Moreover, these elements dovetailed nicely with the new trends of architecture and art in Britain. Since the ascension of the House of Hanover, the British throne in 1714, the Georgian style emerged which placed emphasis on fine craftsmanship but with clean lines and restrained ornamentation.
While other maps following the 'empiricist' model were produced during the same time, the present chart takes on an exceptionally progressive form, being of a style some decades ahead of its time.
On the Projection of the Chart
The present chart was made on Edward's Wright's Projection, which became highly popular throughout the 17th and 18th Centuries. In 1569, Gerhard Mercator produced a wall map of the world that featured a groundbreaking innovation, in that the graticules of latitude and longitude were evened out to project the globe on a flat surface. This was important, as up to that time mapmakers had experimented with a variety of projections, all of which severely distorted the globe. That being said, Mercator's Projection had a downside, in that it showed the distance between meridians of longitude as being equal everywhere, regardless of the relative degree of latitude. In reality, the distance between the meridians of longitude progressively narrowed as one headed farther from the equator until they merged at the poles. Mercator's Projection thus grossly exaggerated distances in high-latitude regions such as Europe.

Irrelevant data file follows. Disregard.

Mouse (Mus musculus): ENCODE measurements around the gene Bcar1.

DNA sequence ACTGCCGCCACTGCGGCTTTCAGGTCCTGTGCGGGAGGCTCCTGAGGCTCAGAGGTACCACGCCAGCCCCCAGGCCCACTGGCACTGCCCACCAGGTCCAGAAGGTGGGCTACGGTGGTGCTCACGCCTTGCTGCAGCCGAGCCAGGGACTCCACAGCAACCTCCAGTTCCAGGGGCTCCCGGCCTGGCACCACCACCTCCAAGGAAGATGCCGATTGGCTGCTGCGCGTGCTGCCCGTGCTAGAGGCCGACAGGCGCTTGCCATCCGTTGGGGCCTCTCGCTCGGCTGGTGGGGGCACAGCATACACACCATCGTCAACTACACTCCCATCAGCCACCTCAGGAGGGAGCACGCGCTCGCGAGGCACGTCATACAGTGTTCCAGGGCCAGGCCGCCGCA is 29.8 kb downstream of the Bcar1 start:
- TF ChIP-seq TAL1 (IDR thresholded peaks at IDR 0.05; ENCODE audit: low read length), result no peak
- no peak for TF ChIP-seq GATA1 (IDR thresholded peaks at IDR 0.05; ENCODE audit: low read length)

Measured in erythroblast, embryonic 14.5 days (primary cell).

Edward Wright (1561-1614) was one of the leading scientific minds of Elizabethan and Jacobean England. He was a mathematics fellow as Cambridge University in 1589, when Queen Elizabeth plucked him out of obscurity, to become the navigator for the Duke of Cumberland's piratical expedition to the Azores. Over the next few years he refined his practical navigational skills as a mariner and came into contact with some of the leading figures of the day, including Sir Francis Drake. He was quickly confronted with the limitations of Mercator's Projection and upon his return to England, he experimented with some of his theories while working with England's first globemaker, Emery Molyneaux.
Wright soon developed a series of mathematical equations, by which mariners could compensate for the narrowing of the distance between the meridians and found that by placing rhumb lines strategically on a chart, based Mercator's Projection, this could allow a mariner to apply these calculations to the chart. Wright's ideas circulated informally in London and were 'pirated' by Jodocus Hondius and first used Wright's Projection on his "Christian Knight Map" (Amsterdam, of 1597).